Piera McArthur was born in Ramsgate, England in 1929. Her family immigrated to New Zealand when she was still a child.
After completing a Master of Arts degree at Victoria University in 1951 Piera then went on to marry fellow student, John McArthur in 1954. They travelled extensively throughout Europe between 1957-73 with her husband’s Foreign Service Postings, and it was during this time that Piera began developing a growing interest in contemporary art.
While in Chile, in 1973 Piera discovered the art of Matta and began painting seriously. 1975 in Paris saw her meeting up again with Douglas MacDiamid whose support and encouragement grew. Painting became a way of life during the day and the diplomatic lifestyle of the evenings provided additional stimulation and inspiration. The time spent in Paris provided a firsthand appreciation of 20th Century French painting, the CoBrA artists and the German Expressionists who influenced the development of her own style. She became conversant with the Parisian art scene and exhibiting.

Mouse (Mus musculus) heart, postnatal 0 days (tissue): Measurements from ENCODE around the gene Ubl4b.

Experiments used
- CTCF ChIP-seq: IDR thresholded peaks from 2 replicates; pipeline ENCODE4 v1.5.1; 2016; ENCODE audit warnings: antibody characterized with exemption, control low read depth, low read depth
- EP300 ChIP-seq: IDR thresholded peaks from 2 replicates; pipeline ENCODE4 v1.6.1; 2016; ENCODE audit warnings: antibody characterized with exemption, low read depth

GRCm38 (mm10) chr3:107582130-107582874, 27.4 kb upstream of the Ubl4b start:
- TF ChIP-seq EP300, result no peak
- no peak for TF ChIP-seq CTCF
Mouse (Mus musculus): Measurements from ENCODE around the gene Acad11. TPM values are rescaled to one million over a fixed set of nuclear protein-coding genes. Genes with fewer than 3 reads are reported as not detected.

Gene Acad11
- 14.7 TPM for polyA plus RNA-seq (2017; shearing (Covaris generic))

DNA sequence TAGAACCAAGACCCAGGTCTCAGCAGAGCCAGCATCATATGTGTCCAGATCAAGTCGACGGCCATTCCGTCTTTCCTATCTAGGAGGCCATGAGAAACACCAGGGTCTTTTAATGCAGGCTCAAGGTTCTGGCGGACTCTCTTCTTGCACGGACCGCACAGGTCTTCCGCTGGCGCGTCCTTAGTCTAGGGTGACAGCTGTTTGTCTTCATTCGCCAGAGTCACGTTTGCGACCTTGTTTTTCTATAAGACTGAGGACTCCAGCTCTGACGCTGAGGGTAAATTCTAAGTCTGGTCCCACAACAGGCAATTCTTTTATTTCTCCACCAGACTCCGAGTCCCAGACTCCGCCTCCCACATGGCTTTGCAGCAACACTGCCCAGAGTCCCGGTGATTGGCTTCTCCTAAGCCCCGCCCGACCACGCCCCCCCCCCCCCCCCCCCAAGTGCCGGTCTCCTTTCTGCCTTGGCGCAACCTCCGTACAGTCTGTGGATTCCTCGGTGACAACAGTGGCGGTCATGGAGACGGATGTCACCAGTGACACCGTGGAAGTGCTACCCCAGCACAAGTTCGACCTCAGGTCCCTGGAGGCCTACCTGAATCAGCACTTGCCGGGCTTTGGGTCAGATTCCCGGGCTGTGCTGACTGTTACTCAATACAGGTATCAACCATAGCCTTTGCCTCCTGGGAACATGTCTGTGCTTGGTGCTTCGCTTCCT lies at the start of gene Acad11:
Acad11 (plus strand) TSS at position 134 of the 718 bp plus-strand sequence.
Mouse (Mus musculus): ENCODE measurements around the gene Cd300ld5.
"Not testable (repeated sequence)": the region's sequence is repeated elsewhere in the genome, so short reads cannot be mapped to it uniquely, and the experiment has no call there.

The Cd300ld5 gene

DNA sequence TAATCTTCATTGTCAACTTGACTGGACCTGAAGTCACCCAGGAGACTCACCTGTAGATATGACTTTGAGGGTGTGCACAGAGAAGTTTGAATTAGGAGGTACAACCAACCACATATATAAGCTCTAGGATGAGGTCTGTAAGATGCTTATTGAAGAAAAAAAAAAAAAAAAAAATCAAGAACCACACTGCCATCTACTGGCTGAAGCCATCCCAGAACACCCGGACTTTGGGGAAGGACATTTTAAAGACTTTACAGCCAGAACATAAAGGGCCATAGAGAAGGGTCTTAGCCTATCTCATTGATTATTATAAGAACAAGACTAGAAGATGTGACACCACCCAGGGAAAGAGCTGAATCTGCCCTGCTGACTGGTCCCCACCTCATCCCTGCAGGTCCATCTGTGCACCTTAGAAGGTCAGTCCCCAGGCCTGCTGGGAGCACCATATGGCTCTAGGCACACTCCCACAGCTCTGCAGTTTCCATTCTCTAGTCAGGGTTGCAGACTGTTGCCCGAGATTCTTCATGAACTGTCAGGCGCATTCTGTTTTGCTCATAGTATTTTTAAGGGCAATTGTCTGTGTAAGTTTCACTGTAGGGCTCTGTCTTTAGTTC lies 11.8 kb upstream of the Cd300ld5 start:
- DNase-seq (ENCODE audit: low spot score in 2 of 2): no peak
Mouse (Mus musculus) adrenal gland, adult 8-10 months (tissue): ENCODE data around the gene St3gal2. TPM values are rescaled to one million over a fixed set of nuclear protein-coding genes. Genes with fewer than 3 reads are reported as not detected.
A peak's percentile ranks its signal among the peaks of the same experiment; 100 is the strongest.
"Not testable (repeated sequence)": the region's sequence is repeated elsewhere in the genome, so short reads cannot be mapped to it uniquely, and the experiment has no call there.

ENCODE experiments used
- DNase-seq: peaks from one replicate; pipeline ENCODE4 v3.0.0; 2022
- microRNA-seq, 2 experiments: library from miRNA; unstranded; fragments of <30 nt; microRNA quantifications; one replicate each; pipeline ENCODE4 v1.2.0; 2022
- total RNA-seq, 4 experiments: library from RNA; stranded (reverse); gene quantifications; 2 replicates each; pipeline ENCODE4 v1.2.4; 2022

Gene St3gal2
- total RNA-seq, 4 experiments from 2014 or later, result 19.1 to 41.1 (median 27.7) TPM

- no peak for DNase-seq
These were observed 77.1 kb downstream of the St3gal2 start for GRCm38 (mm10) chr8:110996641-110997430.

In 1990 The Soviet Artists Union sponsored an exhibition of 100 of Piera’s paintings and graphics at the New Tretiakov Gallery – first solo exhibition by a New Zealander. With her energetic brushwork and line, Piera depicts people in society, celebrating life in vivid works, and mixing figurative with abstract.
The show gained a lot of attention, both positive and negative: it was well reviewed but while capturing the imagination of many conservative Moscovites, it confused or upset others. The experiences of the Moscow exhibition were her consecration as a painter she feels.
In 1990 after living abroard for more than 26 years Piera and John returned to live in New Zealand in Hawke’s Bay and established a studio.
Since returning to New Zealand Piera has held numerous successful solo exhibitions in Auckland, Hawke’s Bay, Wellington and Christchurch and contributed work to charity and many group shows.